So, how would you define People analytics? How does this definition structure would facilitate it? I welcome your suggestions in comments.

An overview of future role of HR leaders in improving business performance by informed decisions about people based on data. People Analytics transforming HR; The Role of People Analytics Leader; Case Studies and Simulations; Emerging trends of HR tech.

Littal Shemer Haim

Littal Shemer Haim

Littal Shemer Haim brings Data Science into HR activities, to guide organizations to base decision-making about people on data. Her vast experience in applied research, keen usage of statistical modeling, constant exposure to new technologies, and genuine interest in people’s lives, all led her to focus nowadays on HR Data Strategy, People Analytics, and Organizational Research.

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6 thoughts on “The Complexity of People Analytics Resolved: 5 Perspectives of Definition”

  1. “HR has long focused on achieving operational excellence”, says John Schwarz , CEO of Visier , in his article The Disconnect between People and Business Strategy . “Systems such as payroll, performance management, learning and development, compensation and benefits management, and applicant tracking generate lots of data but are not capable of even effective operational reporting, much less comprehensive analytics. The underlying technology of transactional systems, designed to process one record at a time, is simply not suited for any meaningful analytics.” The connection between the two upper layers in the definition of People Analytics, suggested in this article, is validated by Schwarz insights: “When the CEO and CHRO are in sync and using data collected by HR, the impact of the workforce on business results becomes clearer and leadership is able to make better informed strategic decisions.”

  2. Hello Littal, we are a UK based Predictive People Analytics software company. Interestingly, our first software iteration of our platform was developed in Israel around 2007-8 but we took that back in-house in 2010. Since then we have been in the journey to define (in our minds and in the market) what People Analytics means and how it delivers value to organisations and teams (a broader definition of groups of people working together for paid labour or otherwise). In our experience the terms Talent/People/HR Analytics are pretty much interchangeable in the minds of your average HRD/CPO globally and as such we try instead to focus on the issue from a human perspective and less from an organisational theory / business management / academic point of view. By that we mean honing in on the value equation: what value would this bring in equal measure to the entire cyclical value chain spanning across business owner / employer / employee / society? For us it is firmly rooted in ‘seeing potential’. In an HR world the next 10-20 years AI & Machine Learning will come to dominate the landscape of talent hiring, firing and performance. Many millions of jobs will disappear and never return – many others (hopefully enough but not certainly) will re-emerge to replace those lost. In the middle of this seismic shift of labour, the new frontier that will be central to this challenge for humanity will centre around seeing and understanding human potential. Otherwise, what is left? It’s the last great mystery of humanity we face. If there’s nothing left that the machines can’t do – then what’s left for us? Less dramatically speaking and in a business context, the new frontier of human endeavour will require a contract between employer and employee based not so much on “what can I do’ and more on “what could I do’ as a fundamental value transaction. The potential of what a human can bring to any enterprise or endeavour will become the currency of the era. Therefore, it is logical that understanding and calibrating the notional and actual value of someone’s potential will be critical. Otherwise how could anyone make a decision on such an important transaction? Subjective opinion? Gut feel? Consensus? That’s the system we have at the moment and we all know how desperately flawed and inefficient a human HR process that is. So we see People Analytics as the process by which humans use machines to help them make the best informed decisions they can about people and their potential. It helps us see potential. Because right now – we can’t. And we are going to need to.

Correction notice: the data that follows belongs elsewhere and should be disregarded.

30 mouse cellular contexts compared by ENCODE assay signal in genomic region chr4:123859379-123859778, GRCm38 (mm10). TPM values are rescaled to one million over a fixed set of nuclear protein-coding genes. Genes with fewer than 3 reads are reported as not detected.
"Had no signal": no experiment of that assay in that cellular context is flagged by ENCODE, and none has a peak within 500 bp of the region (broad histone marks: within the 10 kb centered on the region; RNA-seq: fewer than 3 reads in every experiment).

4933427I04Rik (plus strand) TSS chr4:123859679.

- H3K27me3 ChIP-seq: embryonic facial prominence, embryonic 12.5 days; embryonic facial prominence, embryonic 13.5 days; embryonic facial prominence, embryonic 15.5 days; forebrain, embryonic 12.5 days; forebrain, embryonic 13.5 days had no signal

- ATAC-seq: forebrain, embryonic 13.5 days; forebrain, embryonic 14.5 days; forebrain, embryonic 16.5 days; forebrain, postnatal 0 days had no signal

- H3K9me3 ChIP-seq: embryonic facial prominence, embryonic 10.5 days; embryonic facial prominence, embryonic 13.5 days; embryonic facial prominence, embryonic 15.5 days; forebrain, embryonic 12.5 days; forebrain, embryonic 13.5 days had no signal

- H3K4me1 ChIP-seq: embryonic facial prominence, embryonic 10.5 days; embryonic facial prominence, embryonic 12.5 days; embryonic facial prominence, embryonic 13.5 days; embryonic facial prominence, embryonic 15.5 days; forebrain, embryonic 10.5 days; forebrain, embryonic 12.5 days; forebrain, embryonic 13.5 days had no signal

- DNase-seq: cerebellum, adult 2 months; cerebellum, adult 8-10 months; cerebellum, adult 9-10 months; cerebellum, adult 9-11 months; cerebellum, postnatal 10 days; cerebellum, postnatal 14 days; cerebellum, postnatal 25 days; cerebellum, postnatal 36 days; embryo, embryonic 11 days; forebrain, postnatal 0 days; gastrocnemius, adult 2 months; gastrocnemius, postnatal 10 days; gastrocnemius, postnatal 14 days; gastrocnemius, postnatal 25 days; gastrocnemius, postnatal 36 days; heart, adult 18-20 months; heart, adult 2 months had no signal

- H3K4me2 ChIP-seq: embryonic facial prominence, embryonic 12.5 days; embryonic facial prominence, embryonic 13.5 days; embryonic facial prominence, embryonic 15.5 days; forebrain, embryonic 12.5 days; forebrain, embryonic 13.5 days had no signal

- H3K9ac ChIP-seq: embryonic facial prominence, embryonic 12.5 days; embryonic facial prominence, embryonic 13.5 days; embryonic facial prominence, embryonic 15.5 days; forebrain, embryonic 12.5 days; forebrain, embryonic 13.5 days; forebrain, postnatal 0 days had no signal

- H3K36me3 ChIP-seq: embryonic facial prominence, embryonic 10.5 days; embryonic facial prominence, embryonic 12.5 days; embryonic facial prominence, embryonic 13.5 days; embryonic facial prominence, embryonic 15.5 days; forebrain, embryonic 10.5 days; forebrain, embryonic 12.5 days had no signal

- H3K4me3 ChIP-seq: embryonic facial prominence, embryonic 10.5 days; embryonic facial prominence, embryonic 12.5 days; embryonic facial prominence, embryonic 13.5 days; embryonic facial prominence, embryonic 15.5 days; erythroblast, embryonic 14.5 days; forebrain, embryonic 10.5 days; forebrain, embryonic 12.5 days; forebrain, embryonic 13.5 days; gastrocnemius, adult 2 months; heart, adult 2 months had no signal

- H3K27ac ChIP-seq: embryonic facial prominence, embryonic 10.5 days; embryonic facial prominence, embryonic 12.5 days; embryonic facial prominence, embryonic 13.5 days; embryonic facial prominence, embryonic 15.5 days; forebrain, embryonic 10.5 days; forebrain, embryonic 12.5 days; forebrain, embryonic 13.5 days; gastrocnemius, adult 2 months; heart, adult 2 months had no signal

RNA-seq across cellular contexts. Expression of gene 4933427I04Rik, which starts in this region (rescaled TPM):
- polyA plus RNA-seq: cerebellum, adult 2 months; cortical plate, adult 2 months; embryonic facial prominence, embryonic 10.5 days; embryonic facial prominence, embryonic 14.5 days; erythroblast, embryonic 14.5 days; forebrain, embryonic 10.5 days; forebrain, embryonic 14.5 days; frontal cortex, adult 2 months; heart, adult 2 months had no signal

1. Hi Tim, Thanks for sharing this perspective. I’m not sure if you noticed, but this article is 2.5 years old… Your comment really represents the huge development in the conversation within the People Analytics domain. So, I’d love to quote this in a future blog. Would you mind?

  3. Formally speaking, people analytics should probably be defined by it’s uniqueness – the process and result of using numerical methods to describe humans. However, it’s followed by the really interesting questions such as “why are we doing people analytics”, and that’s, if I understood correctly, the purpose of dividing the definition to 5 different perspectives.
    In that context, Tim had an interesting comment, in particular the part about doing people analytics not to understand “what can I do”, but to understand “what could I do”

    1. Thanks, Ze’ev Sovik! People Analytics is not only about numerical methods. Qualitative research is also important, along with complementary tech solutions, e.g., text analysis, graphs methods, and more. To revise the domain definition I would mention every kind of stakeholders, including employees.